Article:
Dolphins in Lisbon river show benefits of protecting nature

Category : Science/Environment

Unlocking Word Meanings

Read the following words/expressions found in today’s article.

  1. frolicking / ˈfrɒl ɪk ɪŋ / (adj.) – acting in a playful or happy way

    I was surprised to see frolicking dogs in the animal shelter. I thought animals there are sad.

  2. protracted / proʊˈtræk tɪd / (adj.) – lasting longer than necessary or expected

    The uncontrollable spread of the virus led to a protracted lockdown.

  3. framework / ˈfreɪmˌwɜrk / (n.) – a system of rules, ideas, or beliefs that are used to make decisions or solve problems

    We need IT experts who can help us strengthen our security framework.

  4. livelihood / ˈlaɪv liˌhʊd / (n.) – the way in which a person earns money to be able to pay for food, housing, clothing, etc.

    The long dry season is putting the farmers’ livelihood in danger.

  5. signatory / ˈsɪg nəˌtɔr i / (n.) – a person, organization, or country that has signed an official agreement or document

    Ken’s promotion was delayed because one of the signatories was out of the country.


Read the text below.

Delegates attending a U.N. conference in Lisbon might take inspiration for their efforts to protect the oceans by looking out of the venue’s windows at Portugal’s longest river, where frolicking dolphins nowadays delight locals and tourists.

The number of dolphins swimming from the Atlantic into the mouth of the River Tagus at Lisbon has increased significantly in recent times as pollution has dropped.

“In the past 10 years, with the water improvement, we started seeing wildlife much more frequently,” says local sailor and guide Bernardo Queiroz, who organizes trips to see bottlenose and common dolphins in the river.

“We used to see (the dolphins) 10 times a year and now we have (them) 200 days a year,” he says.

Queiroz’s tour business aims to create awareness about the importance and the benefits of nature preservation.

Senior officials and scientists from more than 120 countries are due to attend the five-day U.N. Ocean Conference in Lisbon starting June 27.

The United Nations is hoping that the conference will bring fresh momentum for protracted efforts to find an international agreement on protecting the world’s oceans.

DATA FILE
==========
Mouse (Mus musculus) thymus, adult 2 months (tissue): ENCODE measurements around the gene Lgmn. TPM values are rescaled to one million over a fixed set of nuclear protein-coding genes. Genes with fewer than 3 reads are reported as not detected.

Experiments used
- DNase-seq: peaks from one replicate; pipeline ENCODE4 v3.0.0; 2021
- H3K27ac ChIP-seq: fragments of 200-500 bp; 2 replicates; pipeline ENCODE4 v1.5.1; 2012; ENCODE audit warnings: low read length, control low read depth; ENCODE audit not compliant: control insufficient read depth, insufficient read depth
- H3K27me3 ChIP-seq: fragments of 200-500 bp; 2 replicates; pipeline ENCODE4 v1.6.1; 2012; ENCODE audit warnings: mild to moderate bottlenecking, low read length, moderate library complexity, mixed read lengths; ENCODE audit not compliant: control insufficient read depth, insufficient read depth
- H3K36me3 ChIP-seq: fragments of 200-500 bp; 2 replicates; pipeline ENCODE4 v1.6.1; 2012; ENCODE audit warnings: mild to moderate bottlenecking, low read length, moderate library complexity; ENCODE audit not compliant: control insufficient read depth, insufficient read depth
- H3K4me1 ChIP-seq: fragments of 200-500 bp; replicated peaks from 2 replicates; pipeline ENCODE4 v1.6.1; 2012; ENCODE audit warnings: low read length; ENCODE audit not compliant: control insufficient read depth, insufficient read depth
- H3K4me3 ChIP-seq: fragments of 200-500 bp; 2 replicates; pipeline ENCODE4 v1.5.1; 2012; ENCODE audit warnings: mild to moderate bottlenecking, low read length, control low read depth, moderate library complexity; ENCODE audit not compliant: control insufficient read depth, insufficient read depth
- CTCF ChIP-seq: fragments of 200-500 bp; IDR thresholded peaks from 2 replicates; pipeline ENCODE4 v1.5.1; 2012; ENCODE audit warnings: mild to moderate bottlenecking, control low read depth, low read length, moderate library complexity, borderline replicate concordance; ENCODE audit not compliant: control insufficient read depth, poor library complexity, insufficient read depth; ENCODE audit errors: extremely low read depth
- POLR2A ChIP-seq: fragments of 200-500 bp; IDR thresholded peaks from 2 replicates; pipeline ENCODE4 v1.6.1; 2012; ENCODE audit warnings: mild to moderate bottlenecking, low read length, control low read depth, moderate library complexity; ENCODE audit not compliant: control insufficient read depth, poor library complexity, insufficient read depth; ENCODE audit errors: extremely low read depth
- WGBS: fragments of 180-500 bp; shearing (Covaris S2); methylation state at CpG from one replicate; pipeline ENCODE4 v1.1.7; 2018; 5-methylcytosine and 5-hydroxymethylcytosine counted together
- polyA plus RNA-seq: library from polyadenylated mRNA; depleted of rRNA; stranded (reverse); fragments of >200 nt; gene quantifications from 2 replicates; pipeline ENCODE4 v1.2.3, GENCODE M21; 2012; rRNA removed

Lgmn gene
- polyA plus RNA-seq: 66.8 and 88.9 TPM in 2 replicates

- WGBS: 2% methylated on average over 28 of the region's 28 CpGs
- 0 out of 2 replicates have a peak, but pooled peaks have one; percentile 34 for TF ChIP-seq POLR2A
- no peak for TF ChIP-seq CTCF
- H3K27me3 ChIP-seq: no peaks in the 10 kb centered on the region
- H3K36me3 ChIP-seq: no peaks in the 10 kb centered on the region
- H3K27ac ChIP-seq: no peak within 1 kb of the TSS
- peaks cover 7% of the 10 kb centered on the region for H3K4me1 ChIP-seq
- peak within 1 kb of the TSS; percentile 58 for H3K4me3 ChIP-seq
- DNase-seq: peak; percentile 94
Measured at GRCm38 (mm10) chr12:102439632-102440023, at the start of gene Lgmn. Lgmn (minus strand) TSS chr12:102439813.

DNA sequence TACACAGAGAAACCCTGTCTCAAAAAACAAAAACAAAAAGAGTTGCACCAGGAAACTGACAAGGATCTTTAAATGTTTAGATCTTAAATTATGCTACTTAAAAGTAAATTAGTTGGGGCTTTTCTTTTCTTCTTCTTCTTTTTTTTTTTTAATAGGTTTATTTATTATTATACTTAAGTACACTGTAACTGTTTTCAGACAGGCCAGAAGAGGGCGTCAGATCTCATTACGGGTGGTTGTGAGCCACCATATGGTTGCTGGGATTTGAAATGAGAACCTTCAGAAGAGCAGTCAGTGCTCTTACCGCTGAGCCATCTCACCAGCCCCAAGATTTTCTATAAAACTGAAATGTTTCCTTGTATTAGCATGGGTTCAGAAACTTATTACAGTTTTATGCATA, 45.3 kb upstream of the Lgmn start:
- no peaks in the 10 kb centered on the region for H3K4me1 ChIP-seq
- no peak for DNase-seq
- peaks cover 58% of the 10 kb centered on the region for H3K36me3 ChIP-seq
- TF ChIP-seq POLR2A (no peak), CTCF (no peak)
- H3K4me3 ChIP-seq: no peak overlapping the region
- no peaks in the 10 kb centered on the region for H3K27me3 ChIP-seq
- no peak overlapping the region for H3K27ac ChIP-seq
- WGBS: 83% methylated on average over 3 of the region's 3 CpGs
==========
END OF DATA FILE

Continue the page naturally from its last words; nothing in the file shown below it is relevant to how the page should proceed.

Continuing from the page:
No comprehensive legal framework covers the high seas. Oceans cover some 70% of the earth’s surface and provide food and livelihoods for billions of people. Some activists refer to them as the largest unregulated area on the planet.

The oceans face a “severe” threat from global warming, pollution, acidification and other problems, the U.N. says.

The conference is set to adopt a declaration that, although not binding on its signatories, could help implement and facilitate the protection and conservation of oceans and their resources, according to the U.N. The declaration is due to be endorsed on July 1.

But still beyond reach is a vital new international agreement on Biodiversity Beyond National Jurisdiction, also known as the Treaty of the High Seas.

This article was provided by The Associated Press.

Viewpoint Discussion

Enjoy a discussion with your tutor.

Discussion A

  • One of the main reasons why the U.N. is advocating for clean oceans is because the oceans provide food and livelihoods to billions of people. Do you think ordinary people can do something to protect the oceans? Discuss. 
  • An article reported that tourism is one of the reasons why dolphins and other sea animals are in danger. In your opinion, should recreational activities (ex. boating, diving, wildlife viewing) in the ocean be limited? Discuss.

Discussion B

  • Queiroz organizes trips to see bottlenose and common dolphins in the river. He aims to create awareness about the importance and the benefits of nature preservation. Do you think his business is really helpful, or does it bring more harm than good? Why? Discuss.
  • If you had a tourism business similar to Queiroz’s, what would you do to help with nature preservation? Discuss.
Category : Science/Environment